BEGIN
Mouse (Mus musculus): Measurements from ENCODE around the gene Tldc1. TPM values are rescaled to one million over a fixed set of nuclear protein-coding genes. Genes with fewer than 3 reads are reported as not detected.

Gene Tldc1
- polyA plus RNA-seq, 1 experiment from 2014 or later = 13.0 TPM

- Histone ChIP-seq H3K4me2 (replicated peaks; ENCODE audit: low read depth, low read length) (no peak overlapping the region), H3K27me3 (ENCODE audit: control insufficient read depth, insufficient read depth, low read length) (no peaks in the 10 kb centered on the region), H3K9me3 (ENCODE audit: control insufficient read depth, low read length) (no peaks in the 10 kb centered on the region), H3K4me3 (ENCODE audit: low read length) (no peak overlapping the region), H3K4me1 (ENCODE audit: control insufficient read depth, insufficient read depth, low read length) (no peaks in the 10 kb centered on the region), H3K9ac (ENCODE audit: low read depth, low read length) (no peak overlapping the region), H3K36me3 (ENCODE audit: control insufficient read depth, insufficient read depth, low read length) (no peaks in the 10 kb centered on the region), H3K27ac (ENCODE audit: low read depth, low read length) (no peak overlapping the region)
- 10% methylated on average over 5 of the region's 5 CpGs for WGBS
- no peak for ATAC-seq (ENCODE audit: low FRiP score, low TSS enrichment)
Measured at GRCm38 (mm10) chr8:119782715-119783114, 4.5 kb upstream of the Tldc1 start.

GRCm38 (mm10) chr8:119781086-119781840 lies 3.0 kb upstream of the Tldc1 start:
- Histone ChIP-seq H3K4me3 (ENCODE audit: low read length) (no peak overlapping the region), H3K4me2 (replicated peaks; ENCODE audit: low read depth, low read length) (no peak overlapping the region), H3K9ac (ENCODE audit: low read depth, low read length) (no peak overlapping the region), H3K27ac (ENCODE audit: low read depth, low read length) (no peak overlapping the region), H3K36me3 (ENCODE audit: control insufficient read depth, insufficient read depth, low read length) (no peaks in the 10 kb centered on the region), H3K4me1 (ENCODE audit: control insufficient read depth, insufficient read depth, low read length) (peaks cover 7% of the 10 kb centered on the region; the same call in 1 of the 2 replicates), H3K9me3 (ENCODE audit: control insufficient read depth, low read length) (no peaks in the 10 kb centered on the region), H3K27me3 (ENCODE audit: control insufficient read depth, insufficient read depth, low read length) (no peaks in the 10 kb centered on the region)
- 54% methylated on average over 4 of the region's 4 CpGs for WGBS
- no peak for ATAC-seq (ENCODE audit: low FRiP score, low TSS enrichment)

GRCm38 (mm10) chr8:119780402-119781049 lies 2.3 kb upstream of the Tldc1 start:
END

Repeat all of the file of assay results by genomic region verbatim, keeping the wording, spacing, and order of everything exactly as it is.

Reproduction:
Mouse (Mus musculus): Measurements from ENCODE around the gene Tldc1. TPM values are rescaled to one million over a fixed set of nuclear protein-coding genes. Genes with fewer than 3 reads are reported as not detected.

Gene Tldc1
- polyA plus RNA-seq, 1 experiment from 2014 or later = 13.0 TPM

- Histone ChIP-seq H3K4me2 (replicated peaks; ENCODE audit: low read depth, low read length) (no peak overlapping the region), H3K27me3 (ENCODE audit: control insufficient read depth, insufficient read depth, low read length) (no peaks in the 10 kb centered on the region), H3K9me3 (ENCODE audit: control insufficient read depth, low read length) (no peaks in the 10 kb centered on the region), H3K4me3 (ENCODE audit: low read length) (no peak overlapping the region), H3K4me1 (ENCODE audit: control insufficient read depth, insufficient read depth, low read length) (no peaks in the 10 kb centered on the region), H3K9ac (ENCODE audit: low read depth, low read length) (no peak overlapping the region), H3K36me3 (ENCODE audit: control insufficient read depth, insufficient read depth, low read length) (no peaks in the 10 kb centered on the region), H3K27ac (ENCODE audit: low read depth, low read length) (no peak overlapping the region)
- 10% methylated on average over 5 of the region's 5 CpGs for WGBS
- no peak for ATAC-seq (ENCODE audit: low FRiP score, low TSS enrichment)
Measured at GRCm38 (mm10) chr8:119782715-119783114, 4.5 kb upstream of the Tldc1 start.

GRCm38 (mm10) chr8:119781086-119781840 lies 3.0 kb upstream of the Tldc1 start:
- Histone ChIP-seq H3K4me3 (ENCODE audit: low read length) (no peak overlapping the region), H3K4me2 (replicated peaks; ENCODE audit: low read depth, low read length) (no peak overlapping the region), H3K9ac (ENCODE audit: low read depth, low read length) (no peak overlapping the region), H3K27ac (ENCODE audit: low read depth, low read length) (no peak overlapping the region), H3K36me3 (ENCODE audit: control insufficient read depth, insufficient read depth, low read length) (no peaks in the 10 kb centered on the region), H3K4me1 (ENCODE audit: control insufficient read depth, insufficient read depth, low read length) (peaks cover 7% of the 10 kb centered on the region; the same call in 1 of the 2 replicates), H3K9me3 (ENCODE audit: control insufficient read depth, low read length) (no peaks in the 10 kb centered on the region), H3K27me3 (ENCODE audit: control insufficient read depth, insufficient read depth, low read length) (no peaks in the 10 kb centered on the region)
- 54% methylated on average over 4 of the region's 4 CpGs for WGBS
- no peak for ATAC-seq (ENCODE audit: low FRiP score, low TSS enrichment)

GRCm38 (mm10) chr8:119780402-119781049 lies 2.3 kb upstream of the Tldc1 start: